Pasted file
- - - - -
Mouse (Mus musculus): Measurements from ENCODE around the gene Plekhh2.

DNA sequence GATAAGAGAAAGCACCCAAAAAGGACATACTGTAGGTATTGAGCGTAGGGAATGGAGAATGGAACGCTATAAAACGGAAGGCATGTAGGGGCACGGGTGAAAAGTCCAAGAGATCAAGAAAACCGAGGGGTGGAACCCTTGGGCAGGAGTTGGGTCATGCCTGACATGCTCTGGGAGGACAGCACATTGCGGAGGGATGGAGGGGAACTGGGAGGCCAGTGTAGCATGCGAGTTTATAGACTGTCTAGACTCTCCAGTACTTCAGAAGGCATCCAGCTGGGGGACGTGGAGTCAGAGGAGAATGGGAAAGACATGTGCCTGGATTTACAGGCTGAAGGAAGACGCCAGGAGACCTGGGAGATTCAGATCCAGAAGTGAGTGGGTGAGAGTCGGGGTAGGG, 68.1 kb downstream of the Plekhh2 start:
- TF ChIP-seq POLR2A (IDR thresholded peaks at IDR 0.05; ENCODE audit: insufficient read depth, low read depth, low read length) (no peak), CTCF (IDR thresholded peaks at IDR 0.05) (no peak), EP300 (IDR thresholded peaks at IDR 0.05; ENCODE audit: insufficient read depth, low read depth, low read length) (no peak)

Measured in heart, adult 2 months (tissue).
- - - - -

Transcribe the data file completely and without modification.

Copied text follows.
Mouse (Mus musculus): Measurements from ENCODE around the gene Plekhh2.

DNA sequence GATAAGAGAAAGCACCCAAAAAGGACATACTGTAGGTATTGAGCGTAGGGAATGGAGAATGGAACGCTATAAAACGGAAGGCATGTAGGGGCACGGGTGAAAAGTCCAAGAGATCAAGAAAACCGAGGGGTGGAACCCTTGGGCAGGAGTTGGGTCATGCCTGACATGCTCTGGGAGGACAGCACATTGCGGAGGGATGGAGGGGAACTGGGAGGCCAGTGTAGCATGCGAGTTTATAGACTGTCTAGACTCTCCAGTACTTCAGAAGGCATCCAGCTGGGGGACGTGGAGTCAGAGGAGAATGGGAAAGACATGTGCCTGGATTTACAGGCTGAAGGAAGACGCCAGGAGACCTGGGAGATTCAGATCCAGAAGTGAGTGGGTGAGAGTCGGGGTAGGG, 68.1 kb downstream of the Plekhh2 start:
- TF ChIP-seq POLR2A (IDR thresholded peaks at IDR 0.05; ENCODE audit: insufficient read depth, low read depth, low read length) (no peak), CTCF (IDR thresholded peaks at IDR 0.05) (no peak), EP300 (IDR thresholded peaks at IDR 0.05; ENCODE audit: insufficient read depth, low read depth, low read length) (no peak)

Measured in heart, adult 2 months (tissue).